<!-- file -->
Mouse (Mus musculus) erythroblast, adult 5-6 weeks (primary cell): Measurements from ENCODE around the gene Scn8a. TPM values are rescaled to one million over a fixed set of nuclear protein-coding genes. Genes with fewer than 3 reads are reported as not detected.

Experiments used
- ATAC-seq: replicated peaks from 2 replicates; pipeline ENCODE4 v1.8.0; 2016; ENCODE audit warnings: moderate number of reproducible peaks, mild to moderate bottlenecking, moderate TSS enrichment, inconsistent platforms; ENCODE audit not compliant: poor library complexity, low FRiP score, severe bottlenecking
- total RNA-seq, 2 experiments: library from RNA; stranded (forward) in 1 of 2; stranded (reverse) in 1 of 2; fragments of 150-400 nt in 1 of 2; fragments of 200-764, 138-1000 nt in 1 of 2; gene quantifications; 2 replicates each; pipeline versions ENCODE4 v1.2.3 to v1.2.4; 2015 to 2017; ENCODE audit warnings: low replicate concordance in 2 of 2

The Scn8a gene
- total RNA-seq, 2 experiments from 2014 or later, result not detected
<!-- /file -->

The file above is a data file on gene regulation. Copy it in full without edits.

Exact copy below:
Mouse (Mus musculus) erythroblast, adult 5-6 weeks (primary cell): Measurements from ENCODE around the gene Scn8a. TPM values are rescaled to one million over a fixed set of nuclear protein-coding genes. Genes with fewer than 3 reads are reported as not detected.

Experiments used
- ATAC-seq: replicated peaks from 2 replicates; pipeline ENCODE4 v1.8.0; 2016; ENCODE audit warnings: moderate number of reproducible peaks, mild to moderate bottlenecking, moderate TSS enrichment, inconsistent platforms; ENCODE audit not compliant: poor library complexity, low FRiP score, severe bottlenecking
- total RNA-seq, 2 experiments: library from RNA; stranded (forward) in 1 of 2; stranded (reverse) in 1 of 2; fragments of 150-400 nt in 1 of 2; fragments of 200-764, 138-1000 nt in 1 of 2; gene quantifications; 2 replicates each; pipeline versions ENCODE4 v1.2.3 to v1.2.4; 2015 to 2017; ENCODE audit warnings: low replicate concordance in 2 of 2

The Scn8a gene
- total RNA-seq, 2 experiments from 2014 or later, result not detected